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Japan's Amami island picked as Natural World Heritage site

UNESCO recognizes 4 southwestern isles for rare species and mangrove forests

The forests of northern Okinawa's Yanbaru region are home to a diversity of life. (Photo by Shinya Sawai)

PARIS -- UNESCO will recognize Amami Oshima and other islands in Japan's southwest as a World Heritage site for their array of one-of-a-kind animal and plant species, the United Nations agency decided Monday.

The designation also covers Tokunoshima and Iriomote, along with the northern part of Okinawa's main island. Altogether, they represent Japan's 24th World Heritage site and the fifth natural heritage site.

Japan's newest World Heritage site spans nearly 43,000 hectares over the four islands. The area is home to rare species such as the Iriomote leopard cat, Ishikawa's frog and the Amami rabbit. Iriomote and Amami Oshima are especially known for their wide expanses of mangrove forest.

The induction as a World Heritage site likely will spur an uptick in tourists. Poaching also remains a problem. Relevant agencies and local governments, including Kagoshima and Okinawa prefectures where the islands are located, will bolster nature preservation efforts.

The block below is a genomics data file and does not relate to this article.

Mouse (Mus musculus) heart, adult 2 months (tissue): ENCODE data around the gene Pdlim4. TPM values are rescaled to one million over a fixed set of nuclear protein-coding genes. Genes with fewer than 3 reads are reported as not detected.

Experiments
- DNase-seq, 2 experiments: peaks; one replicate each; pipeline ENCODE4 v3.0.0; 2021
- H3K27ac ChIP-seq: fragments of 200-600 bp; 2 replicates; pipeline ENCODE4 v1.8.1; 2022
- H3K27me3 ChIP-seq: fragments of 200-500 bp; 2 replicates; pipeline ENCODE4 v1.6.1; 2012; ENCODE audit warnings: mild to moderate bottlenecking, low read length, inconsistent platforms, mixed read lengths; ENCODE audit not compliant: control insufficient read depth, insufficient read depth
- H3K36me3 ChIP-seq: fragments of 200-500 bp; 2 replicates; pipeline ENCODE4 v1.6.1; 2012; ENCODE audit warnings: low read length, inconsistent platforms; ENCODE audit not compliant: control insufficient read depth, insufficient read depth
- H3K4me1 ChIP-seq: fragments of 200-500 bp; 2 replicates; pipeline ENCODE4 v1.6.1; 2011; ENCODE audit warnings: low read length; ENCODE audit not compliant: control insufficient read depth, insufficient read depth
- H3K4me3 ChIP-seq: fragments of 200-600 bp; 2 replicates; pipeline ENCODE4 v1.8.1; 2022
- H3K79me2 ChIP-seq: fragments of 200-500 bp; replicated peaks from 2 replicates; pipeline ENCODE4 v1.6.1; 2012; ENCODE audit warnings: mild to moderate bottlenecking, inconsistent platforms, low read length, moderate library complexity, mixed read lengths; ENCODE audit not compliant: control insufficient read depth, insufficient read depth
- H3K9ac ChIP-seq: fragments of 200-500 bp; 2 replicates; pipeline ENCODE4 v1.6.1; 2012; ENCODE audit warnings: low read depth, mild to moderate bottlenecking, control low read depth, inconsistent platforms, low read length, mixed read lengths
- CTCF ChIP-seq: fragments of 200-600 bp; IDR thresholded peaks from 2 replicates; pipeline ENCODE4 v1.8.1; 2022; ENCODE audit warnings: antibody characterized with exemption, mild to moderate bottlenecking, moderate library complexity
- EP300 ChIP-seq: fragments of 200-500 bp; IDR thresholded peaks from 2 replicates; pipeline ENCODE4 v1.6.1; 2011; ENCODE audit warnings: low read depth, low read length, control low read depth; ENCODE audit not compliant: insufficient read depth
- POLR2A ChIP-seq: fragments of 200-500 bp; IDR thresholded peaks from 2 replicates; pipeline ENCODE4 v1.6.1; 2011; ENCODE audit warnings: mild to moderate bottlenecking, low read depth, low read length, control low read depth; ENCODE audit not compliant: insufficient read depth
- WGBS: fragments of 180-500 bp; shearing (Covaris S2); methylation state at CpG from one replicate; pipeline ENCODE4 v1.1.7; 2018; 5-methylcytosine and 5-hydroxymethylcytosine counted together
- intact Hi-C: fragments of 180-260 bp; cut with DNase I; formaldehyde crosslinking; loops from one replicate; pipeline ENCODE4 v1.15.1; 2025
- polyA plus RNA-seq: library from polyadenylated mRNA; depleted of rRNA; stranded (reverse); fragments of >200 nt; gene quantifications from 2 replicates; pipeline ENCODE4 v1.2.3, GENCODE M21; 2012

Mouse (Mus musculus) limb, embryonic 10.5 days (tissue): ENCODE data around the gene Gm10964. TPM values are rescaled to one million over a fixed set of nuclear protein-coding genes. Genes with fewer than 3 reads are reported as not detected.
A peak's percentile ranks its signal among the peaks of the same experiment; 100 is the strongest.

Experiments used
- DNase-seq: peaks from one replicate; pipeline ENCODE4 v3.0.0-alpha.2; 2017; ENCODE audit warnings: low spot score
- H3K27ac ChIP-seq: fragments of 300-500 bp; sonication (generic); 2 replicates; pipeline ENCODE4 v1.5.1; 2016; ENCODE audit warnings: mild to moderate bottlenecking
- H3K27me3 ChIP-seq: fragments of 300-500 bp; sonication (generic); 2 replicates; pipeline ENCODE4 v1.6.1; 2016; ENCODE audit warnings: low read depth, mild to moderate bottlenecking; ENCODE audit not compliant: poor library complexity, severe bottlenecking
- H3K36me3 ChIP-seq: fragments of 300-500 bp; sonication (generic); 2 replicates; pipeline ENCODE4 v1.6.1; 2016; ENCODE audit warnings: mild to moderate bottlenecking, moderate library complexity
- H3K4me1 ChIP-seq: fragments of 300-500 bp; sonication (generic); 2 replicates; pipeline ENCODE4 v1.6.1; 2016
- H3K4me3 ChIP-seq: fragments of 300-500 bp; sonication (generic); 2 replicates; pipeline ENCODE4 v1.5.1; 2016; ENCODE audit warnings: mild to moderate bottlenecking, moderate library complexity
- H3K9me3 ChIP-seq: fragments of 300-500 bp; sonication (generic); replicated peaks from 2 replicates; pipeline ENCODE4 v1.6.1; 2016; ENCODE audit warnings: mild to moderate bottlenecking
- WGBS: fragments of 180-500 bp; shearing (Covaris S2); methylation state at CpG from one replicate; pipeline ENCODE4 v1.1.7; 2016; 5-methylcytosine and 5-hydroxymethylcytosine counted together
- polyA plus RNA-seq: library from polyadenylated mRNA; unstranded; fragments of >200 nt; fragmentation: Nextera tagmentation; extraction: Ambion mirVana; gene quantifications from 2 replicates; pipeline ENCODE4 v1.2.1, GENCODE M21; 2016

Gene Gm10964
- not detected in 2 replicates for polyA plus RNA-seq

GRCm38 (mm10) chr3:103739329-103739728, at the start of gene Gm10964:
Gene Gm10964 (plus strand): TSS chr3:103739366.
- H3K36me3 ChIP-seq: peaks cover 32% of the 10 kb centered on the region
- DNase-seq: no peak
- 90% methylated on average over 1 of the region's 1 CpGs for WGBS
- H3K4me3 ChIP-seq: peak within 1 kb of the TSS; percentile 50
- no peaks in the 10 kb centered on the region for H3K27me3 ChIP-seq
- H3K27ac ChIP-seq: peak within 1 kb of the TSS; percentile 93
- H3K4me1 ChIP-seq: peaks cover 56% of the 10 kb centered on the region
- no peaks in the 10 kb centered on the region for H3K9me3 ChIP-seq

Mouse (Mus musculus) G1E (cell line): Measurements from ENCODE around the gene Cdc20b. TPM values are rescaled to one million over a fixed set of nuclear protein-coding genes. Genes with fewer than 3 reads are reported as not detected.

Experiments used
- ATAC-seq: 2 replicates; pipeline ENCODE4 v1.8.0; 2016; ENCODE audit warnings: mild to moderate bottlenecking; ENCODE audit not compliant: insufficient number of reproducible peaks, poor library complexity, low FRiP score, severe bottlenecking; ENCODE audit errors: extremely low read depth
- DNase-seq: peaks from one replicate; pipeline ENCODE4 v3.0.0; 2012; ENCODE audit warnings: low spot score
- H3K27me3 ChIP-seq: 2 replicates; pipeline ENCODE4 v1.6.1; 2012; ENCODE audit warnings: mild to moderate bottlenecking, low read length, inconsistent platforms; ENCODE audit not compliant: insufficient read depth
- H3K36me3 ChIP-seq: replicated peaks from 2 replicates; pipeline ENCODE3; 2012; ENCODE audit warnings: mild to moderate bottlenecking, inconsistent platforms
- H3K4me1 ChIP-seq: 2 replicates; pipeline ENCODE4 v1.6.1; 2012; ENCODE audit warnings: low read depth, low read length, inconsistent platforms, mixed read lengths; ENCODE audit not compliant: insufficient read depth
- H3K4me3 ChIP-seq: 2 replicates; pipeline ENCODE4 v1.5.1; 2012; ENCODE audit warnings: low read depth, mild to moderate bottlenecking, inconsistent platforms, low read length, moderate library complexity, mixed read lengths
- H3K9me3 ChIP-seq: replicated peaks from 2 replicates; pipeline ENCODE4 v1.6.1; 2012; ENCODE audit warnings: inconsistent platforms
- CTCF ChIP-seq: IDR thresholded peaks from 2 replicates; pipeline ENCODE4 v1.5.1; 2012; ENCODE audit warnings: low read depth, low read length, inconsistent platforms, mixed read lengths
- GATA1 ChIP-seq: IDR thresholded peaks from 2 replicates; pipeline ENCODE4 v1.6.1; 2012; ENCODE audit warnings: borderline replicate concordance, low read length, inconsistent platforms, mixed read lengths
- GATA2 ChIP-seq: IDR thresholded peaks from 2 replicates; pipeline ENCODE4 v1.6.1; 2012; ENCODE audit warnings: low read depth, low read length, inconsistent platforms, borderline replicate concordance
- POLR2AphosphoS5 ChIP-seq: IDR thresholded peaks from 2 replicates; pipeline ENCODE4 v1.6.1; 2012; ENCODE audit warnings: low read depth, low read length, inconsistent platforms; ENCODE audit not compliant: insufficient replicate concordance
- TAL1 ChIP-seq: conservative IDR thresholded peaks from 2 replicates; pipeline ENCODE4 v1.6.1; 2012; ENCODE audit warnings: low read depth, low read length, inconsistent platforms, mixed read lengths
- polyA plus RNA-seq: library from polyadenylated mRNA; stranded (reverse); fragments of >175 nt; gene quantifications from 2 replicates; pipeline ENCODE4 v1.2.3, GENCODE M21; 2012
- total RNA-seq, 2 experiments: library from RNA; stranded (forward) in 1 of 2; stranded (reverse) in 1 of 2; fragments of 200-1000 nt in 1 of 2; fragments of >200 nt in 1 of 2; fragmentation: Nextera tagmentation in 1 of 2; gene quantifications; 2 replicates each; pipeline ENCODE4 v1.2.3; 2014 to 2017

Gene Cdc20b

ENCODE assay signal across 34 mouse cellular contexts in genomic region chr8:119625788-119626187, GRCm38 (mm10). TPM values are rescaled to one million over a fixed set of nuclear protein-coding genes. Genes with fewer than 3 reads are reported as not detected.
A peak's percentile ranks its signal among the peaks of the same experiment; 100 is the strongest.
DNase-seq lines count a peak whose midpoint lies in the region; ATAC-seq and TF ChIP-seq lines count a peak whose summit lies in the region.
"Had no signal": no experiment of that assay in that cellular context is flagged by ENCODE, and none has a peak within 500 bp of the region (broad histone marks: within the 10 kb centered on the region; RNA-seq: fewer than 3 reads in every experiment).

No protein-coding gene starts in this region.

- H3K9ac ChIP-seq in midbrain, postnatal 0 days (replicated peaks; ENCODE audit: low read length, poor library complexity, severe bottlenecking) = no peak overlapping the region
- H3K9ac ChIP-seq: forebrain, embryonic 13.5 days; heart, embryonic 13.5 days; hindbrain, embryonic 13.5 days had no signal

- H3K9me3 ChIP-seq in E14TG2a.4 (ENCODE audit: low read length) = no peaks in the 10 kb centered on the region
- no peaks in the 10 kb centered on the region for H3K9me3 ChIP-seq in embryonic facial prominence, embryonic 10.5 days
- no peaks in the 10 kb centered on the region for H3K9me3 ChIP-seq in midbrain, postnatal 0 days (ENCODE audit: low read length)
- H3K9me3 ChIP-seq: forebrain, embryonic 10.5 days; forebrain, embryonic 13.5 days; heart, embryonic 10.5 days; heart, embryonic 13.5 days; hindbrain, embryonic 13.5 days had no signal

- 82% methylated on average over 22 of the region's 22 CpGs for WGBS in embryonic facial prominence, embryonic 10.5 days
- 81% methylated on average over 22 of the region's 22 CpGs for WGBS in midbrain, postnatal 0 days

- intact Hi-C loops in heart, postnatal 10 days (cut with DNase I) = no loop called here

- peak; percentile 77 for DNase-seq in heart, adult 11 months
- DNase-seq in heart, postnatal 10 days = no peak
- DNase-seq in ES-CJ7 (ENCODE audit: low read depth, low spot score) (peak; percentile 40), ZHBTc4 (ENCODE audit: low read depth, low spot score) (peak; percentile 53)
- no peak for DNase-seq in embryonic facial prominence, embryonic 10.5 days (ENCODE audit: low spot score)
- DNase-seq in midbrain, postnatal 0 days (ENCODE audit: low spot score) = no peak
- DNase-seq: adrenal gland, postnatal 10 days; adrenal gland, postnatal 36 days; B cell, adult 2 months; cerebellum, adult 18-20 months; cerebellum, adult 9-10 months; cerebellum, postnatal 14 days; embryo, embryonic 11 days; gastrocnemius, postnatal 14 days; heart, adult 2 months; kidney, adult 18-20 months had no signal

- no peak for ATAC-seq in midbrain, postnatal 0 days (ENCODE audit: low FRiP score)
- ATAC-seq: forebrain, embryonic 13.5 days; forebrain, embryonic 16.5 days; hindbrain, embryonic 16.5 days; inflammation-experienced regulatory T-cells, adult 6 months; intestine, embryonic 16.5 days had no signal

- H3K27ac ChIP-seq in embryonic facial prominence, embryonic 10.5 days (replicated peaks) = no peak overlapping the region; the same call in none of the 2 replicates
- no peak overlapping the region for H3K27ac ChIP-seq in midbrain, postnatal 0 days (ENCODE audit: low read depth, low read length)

The UNESCO World Heritage Committee chose several new sites in Asia during Monday's virtual meeting. They include South Korea's Getbol Tidal Flats, the Kaeng Krachan Forest Complex in Thailand and the Arslantepe Mound in Turkey.

The Amami rabbit exists only on Japanese islands that are part of the new World Heritage site declared July 26 by UNESCO. (Photo by Shinya Sawai)

Japan first nominated the islands as a natural heritage site in 2017. But a UNESCO advisory panel in 2018 recommended postponing the registration, mainly due to how the wide area initially proposed would inhibit integrated preservation efforts.

The government withdrew the nomination and tried again with a redrawn map.

The four islands are largely expected to be the last places in Japan enshrined as natural heritage sites. Other candidates lack sufficiently unique terrain or natural features on a global scale. Japan's remote Ogasawara Islands are the most recent place to receive that honor, in 2011.

Japan's Environmental Ministry will pour resources into preserving Amami Oshima and the country's other natural heritage sites.

UNESCO is expected to add 17 Jomon period archaeological sites in northern Japan to the World Cultural Heritage list on Tuesday. They are located in Hokkaido, as well as in the prefectures of Aomori, Iwate and Akita. Among the most famous are the remains of Aomori's Sannai-Maruyama settlement, built about 5,900 years ago.

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